Rules 4.21 to 4.24 apply where:
(1) the Court makes an order which includes a term that the statement of case of a party shall be struck out if the party does not comply with the order; and
(2) the party against whom the order was made does not comply with it.
A party may obtain judgment with costs by filing a request for judgment if:
(1) the order referred to in Rule 4.20(1) relates to the whole of a statement of case; and
(2) where the party wishing to obtain judgment is the claimant, the claim is for
(a) a specified amount of money;
(b) an amount of money to be decided by the Court;
(c) delivery of goods where the claim form gives the defendant the alternative of paying their value; or
(d) any combination of these remedies.
Where judgment is obtained in a case to which Rule 4.21(2)(c) applies, it will be judgment requiring the defendant to deliver goods, or (if he does not do so) pay the value of the goods as decided by the Court (less any payments made).
The request must state that the right to enter judgment has arisen because the Court’s order has not been complied with.
A party against whom the Court has entered judgment under Rule 4.21 may apply to the Court to set the judgment aside.
An application under Rule 4.25 must be made not more than 14 days after the judgment has been served on the party making the application.
If the right to enter judgment had not arisen at the time when judgment was entered, the Court must set aside the judgment.
The Court will serve a notice on the claimant requiring payment of a Court fee if, at the time the fee is due, the claimant has not paid it.
If the claimant does not pay the fee by the date specified in the notice:
(1) the claim may be struck out without further order of the Court; and
(2) the claimant shall be liable for the costs which the defendant has incurred unless the Court orders otherwise.
(1) a claimant applies to have the claim reinstated; and
(2) the Court grants relief,
the relief shall be conditional on the claimant paying the fee within the period specified in Rule 4.33.
The period referred to in Rule 4.32 is:
(1) if the order granting relief is made at a hearing at which the claimant is present or represented, 2 days from the date of the order;
(2) in any other case, 7 days from the date of service of the order on the claimant.
Rules 4.35 to 4.39 apply where a defendant files a counterclaim without payment of any fee specified.
The Court will serve a notice on the defendant requiring payment of the fee if, at the time the fee is due, the defendant has not paid it.
If the defendant does not pay the fee by the date specified in the notice, the counterclaim will automatically be struck out without further order of the Court.
(1) the defendant applies to have the counterclaim reinstated; and
(2) the Court grants relief,
the relief will be conditional on the defendant paying the fee within the period specified in Rule 4.39.
Rules 4.41 to 4.44 apply where any fee is paid by cheque and that cheque is subsequently dishonoured.
The Court will serve a notice on the paying party requiring payment of the fee which will specify the date by which the fee must be paid.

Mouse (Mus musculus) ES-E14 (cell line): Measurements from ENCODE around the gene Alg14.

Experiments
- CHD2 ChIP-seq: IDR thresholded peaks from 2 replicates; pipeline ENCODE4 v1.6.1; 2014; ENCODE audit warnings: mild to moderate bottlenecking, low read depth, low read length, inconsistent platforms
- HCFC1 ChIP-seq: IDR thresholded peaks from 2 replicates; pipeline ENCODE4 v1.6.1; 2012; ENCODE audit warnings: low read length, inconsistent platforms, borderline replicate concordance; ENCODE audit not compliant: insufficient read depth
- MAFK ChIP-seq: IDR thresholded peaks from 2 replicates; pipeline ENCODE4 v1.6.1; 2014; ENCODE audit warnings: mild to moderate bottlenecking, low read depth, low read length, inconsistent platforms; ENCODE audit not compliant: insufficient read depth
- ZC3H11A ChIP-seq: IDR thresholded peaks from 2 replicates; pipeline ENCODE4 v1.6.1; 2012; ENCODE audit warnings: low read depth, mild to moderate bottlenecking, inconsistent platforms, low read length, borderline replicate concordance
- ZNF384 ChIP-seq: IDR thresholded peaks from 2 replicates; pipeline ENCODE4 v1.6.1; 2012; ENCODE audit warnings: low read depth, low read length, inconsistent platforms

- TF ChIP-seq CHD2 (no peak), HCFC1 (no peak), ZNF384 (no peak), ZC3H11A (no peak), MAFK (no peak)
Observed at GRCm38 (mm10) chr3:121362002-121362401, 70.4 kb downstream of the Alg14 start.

If the fee is not paid by the date specified in the notice:
(1) where the fee is payable by the claimant, the claim will automatically be struck out without further order of the Court;
(2) where the fee is payable by the defendant, the defence will automatically be struck out without further order of the Court,
and the paying party shall be liable for the costs which any other party has incurred unless the Court orders otherwise.
(1) the paying party applies to have the claim or defence reinstated; and
(2) the Court grants relief,
the relief shall be conditional on that party paying the fee within the period specified in Rule 4.44.
The period referred to in Rule 4.43 is:
(1) if the order granting relief is made at a hearing at which the paying party is present or represented, 2 days from the date of the order;
(2) in any other case, 7 days from the date of service of the order on the paying party.
Where a party has failed to comply with a Rule, Practice Direction or Court order, any sanction for failure to comply imposed by the Rule, Practice Direction or Court order has effect unless the party in default applies for and obtains relief from the sanction.
Where the sanction is the payment of costs, the party in default may only obtain relief by appealing against the order for costs.
On an application for relief from any sanction imposed for a failure to comply with any Rule, Practice Direction or Court order the Court will consider all the circumstances including:
(1) the interests of the administration of justice;
(2) whether the application for relief has been made promptly;
(3) whether the failure to comply was intentional;
(4) whether there is a good explanation for the failure;
(5) the extent to which the party in default has complied with other Rules, Practice Directions and Court orders;
(6) whether the failure to comply was caused by the party or his legal representative;
(7) whether the trial date or the likely trial date can still be met if relief is granted;
(8) the effect which the failure to comply had on each party; and
(9) the effect which the granting of relief would have on each party.